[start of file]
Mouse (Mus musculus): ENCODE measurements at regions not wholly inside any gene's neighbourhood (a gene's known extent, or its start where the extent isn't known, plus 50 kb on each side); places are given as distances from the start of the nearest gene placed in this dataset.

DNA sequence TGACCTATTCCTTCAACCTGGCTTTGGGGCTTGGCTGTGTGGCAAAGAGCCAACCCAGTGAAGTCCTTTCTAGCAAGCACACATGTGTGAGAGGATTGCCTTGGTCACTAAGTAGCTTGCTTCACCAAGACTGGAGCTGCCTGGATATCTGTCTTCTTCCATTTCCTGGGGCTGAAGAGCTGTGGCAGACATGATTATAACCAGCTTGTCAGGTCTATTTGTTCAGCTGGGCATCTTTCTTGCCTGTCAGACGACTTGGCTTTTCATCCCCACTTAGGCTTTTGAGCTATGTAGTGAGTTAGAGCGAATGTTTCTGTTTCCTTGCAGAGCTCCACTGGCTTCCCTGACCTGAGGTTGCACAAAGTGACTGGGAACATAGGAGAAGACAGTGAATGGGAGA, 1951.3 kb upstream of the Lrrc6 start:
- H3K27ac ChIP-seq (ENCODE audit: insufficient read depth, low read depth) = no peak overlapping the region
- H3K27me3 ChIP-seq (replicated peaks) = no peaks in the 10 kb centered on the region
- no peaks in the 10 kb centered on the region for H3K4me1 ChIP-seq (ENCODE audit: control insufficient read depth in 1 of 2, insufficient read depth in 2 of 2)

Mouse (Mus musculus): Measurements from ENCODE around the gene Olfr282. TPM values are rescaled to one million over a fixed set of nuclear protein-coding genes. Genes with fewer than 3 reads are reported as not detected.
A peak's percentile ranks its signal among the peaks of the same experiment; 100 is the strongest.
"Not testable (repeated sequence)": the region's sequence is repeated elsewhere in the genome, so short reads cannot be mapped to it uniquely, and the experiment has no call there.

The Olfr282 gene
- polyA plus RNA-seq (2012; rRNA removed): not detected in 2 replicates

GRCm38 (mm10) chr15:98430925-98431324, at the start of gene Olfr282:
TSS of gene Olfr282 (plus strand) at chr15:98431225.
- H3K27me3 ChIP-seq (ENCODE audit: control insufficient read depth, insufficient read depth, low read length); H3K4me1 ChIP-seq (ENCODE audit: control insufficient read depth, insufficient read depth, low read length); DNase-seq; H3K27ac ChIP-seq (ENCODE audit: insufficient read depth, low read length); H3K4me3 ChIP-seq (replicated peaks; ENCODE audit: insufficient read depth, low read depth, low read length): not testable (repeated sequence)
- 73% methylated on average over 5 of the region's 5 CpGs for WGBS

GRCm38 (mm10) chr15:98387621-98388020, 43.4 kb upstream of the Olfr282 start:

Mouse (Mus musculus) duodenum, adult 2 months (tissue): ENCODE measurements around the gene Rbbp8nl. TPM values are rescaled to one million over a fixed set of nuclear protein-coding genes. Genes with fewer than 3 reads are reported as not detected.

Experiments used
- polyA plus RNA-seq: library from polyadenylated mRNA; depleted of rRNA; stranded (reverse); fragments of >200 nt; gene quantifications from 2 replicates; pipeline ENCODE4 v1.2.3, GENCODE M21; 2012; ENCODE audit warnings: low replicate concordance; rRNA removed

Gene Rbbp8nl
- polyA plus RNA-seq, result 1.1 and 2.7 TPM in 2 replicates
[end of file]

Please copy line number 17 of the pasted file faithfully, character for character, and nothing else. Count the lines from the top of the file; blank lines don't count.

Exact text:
Experiments used